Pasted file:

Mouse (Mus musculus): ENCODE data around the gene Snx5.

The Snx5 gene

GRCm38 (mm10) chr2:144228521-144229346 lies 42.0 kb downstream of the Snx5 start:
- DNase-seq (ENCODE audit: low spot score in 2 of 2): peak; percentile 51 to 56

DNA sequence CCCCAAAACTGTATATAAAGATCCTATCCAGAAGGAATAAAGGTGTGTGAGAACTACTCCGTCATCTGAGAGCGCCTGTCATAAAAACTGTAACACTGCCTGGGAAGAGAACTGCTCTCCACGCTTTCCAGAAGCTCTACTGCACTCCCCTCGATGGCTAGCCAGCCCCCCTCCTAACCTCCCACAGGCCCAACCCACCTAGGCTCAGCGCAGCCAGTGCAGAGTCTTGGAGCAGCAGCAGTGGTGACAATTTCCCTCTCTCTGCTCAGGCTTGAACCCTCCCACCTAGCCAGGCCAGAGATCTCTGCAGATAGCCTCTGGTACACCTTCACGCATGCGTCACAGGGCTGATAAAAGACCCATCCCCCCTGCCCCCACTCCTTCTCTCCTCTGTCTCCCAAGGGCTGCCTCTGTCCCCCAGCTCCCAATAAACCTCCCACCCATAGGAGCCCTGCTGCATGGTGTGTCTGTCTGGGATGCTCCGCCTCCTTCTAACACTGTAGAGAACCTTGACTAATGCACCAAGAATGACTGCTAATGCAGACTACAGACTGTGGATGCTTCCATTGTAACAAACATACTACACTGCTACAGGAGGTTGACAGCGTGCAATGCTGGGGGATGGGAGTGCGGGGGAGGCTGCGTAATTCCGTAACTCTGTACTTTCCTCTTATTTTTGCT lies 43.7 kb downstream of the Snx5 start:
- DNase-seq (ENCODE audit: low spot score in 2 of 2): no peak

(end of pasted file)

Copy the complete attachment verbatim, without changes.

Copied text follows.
Mouse (Mus musculus): ENCODE data around the gene Snx5.

The Snx5 gene

GRCm38 (mm10) chr2:144228521-144229346 lies 42.0 kb downstream of the Snx5 start:
- DNase-seq (ENCODE audit: low spot score in 2 of 2): peak; percentile 51 to 56

DNA sequence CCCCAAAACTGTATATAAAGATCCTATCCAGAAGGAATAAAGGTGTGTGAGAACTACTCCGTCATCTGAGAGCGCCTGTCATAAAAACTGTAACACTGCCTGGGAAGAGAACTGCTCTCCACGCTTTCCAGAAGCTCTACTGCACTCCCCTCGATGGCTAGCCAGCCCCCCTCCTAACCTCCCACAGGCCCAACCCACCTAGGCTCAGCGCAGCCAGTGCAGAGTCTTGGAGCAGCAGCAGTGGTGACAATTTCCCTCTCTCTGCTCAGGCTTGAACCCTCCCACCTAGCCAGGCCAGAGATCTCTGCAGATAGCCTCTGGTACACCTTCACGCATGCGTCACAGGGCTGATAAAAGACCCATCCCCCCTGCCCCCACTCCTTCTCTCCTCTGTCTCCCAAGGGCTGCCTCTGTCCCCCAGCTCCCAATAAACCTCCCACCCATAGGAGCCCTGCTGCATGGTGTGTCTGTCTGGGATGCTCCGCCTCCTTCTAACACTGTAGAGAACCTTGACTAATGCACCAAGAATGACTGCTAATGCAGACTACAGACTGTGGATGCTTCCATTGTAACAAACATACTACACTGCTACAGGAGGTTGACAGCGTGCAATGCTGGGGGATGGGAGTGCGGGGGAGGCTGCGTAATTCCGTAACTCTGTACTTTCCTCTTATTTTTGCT lies 43.7 kb downstream of the Snx5 start:
- DNase-seq (ENCODE audit: low spot score in 2 of 2): no peak